It was due to end at the end of April, but in his latest Budget Mr Sunak confirmed it would be extended until the end of June. In July it will be reduced to £250,000 and from October it will return to its normal rate of £125,000. 

Other reasons for house price growth

Support for those at risk of losing their jobs, such as the extension of the furlough scheme, and also the better-than-expected growth of the economy and the successful coronavirus vaccine rollout have also contributed to increased buyer confidence and rising house prices. 

In the past year millions of workers have spent the majority of time at home and this has been another reason for the rise in house prices. The future of office work is still not confirmed and therefore many people are now looking for larger homes out of city centres, and properties with more outdoor space and room for an at-home office. 

For those workers who have kept their jobs during the pandemic, and who haven’t been spending as they usually would, the Bank of England predicts that around £100bn has been saved, fuelling the housing market further.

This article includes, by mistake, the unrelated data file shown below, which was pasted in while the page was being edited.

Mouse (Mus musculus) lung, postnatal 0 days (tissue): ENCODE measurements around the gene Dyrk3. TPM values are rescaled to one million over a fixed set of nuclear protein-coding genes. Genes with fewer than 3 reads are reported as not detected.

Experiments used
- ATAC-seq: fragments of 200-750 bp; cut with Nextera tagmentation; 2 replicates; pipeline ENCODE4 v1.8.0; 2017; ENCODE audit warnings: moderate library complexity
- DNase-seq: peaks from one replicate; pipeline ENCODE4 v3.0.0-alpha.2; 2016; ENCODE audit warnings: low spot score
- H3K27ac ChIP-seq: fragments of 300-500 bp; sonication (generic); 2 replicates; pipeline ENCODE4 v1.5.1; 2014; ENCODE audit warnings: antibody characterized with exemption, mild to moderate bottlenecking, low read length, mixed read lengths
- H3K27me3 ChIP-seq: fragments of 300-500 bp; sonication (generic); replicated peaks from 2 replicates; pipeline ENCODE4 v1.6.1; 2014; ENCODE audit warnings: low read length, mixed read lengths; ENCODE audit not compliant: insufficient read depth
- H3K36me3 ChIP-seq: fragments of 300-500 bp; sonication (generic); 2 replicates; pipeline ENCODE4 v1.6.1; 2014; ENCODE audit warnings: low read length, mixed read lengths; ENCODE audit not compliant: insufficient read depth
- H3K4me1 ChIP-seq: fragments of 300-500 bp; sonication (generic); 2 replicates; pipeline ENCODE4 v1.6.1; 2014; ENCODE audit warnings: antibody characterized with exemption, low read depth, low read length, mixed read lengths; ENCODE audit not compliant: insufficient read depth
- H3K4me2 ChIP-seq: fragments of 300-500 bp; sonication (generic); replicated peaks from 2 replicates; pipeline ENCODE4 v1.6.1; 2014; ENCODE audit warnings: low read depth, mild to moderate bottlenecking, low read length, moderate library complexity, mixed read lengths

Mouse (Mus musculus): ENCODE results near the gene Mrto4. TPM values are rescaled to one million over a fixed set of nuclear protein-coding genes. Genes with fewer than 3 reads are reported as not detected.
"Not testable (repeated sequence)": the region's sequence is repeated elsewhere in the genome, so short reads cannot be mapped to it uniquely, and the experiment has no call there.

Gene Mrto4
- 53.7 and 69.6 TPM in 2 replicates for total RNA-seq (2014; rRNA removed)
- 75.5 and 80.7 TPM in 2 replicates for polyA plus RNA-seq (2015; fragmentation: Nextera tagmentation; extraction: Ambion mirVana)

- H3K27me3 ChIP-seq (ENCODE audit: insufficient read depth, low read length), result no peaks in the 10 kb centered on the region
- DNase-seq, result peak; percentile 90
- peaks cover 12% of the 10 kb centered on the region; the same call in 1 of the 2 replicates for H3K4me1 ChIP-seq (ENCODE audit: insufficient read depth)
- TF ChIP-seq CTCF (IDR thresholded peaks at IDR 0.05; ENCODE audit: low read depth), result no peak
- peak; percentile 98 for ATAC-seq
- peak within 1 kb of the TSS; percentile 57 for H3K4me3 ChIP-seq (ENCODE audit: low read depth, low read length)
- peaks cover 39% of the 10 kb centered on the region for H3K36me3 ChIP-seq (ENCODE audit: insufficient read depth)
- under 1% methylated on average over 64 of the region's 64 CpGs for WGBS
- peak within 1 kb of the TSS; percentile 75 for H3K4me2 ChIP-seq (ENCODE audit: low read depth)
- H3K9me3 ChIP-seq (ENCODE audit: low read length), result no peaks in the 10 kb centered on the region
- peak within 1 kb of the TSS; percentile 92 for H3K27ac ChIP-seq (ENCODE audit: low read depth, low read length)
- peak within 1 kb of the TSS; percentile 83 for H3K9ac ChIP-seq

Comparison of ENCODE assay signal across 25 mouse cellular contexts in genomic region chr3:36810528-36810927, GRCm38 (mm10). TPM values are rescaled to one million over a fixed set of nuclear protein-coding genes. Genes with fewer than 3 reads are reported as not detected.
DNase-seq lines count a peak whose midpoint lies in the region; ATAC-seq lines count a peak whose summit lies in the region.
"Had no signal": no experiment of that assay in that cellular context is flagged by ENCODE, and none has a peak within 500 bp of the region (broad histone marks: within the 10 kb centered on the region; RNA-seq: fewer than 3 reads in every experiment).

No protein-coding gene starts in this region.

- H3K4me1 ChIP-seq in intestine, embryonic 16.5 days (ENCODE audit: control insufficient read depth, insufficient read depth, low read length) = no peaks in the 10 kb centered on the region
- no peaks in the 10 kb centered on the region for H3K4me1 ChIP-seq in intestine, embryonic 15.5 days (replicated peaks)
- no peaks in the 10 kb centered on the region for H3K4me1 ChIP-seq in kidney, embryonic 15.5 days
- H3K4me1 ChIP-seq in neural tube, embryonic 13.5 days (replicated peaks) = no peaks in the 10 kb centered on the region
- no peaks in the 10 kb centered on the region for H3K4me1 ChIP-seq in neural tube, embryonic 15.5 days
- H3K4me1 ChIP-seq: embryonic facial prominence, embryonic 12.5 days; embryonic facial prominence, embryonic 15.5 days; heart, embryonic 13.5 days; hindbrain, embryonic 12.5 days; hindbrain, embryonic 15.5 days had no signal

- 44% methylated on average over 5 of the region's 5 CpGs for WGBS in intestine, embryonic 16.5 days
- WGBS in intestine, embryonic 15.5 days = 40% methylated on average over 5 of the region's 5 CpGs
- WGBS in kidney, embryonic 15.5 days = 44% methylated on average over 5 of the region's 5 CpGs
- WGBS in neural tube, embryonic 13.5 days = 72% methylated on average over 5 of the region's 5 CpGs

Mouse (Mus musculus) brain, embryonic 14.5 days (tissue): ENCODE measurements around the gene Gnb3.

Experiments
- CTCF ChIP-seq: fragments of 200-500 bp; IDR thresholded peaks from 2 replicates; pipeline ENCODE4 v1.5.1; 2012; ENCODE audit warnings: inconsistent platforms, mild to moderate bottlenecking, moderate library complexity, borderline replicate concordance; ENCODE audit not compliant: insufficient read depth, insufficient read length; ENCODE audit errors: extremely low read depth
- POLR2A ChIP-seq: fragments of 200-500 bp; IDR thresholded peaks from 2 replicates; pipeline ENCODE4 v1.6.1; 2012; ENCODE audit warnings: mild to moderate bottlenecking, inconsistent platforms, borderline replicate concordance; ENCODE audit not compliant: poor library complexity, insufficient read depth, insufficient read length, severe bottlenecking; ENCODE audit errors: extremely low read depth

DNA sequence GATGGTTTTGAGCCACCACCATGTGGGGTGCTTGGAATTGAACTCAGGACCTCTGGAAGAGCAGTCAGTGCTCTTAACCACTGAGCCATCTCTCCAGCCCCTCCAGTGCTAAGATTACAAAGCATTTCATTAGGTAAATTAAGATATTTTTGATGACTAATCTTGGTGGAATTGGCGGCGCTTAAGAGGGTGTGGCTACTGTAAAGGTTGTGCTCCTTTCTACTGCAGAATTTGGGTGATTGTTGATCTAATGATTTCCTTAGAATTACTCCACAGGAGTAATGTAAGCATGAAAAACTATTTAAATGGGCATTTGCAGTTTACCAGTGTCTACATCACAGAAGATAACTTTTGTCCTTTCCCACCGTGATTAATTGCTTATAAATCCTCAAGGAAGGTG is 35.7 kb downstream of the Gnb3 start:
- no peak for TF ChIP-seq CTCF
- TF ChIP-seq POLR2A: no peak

Lucy Pendleton, property expert at independent estate agents James Pendleton, said: “All current indications are that rampant house price growth just took a breather before the Budget. Even when we reach the autumn, prices may not cool as quickly as feared. 

“With good weather and the prime moving season still to come this year, we probably haven’t seen the top of this market. A cooling off in the annual rate of growth is inevitable eventually but that’s not likely to happen in any significant way until 2022. 

“That’s over the horizon and far away for most buyers, who are either still desperate to get on the property ladder or yearning for more space.”

What is likely to happen next?

Demand for new houses is the reason for prices rising. Halifax says this trend is likely to continue for the next few months, although it is cautiously optimistic, with warnings over what might happen when the government-backed schemes come to an end and the full economic consequences of the pandemic are felt.